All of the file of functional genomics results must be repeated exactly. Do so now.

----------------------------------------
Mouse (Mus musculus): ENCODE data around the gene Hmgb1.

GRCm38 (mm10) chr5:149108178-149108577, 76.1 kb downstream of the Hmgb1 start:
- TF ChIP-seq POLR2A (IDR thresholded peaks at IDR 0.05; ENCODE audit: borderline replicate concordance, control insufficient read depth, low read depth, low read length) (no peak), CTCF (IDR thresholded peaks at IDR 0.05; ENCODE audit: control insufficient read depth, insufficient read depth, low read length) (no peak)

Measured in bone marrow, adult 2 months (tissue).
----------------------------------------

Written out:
Mouse (Mus musculus): ENCODE data around the gene Hmgb1.

GRCm38 (mm10) chr5:149108178-149108577, 76.1 kb downstream of the Hmgb1 start:
- TF ChIP-seq POLR2A (IDR thresholded peaks at IDR 0.05; ENCODE audit: borderline replicate concordance, control insufficient read depth, low read depth, low read length) (no peak), CTCF (IDR thresholded peaks at IDR 0.05; ENCODE audit: control insufficient read depth, insufficient read depth, low read length) (no peak)

Measured in bone marrow, adult 2 months (tissue).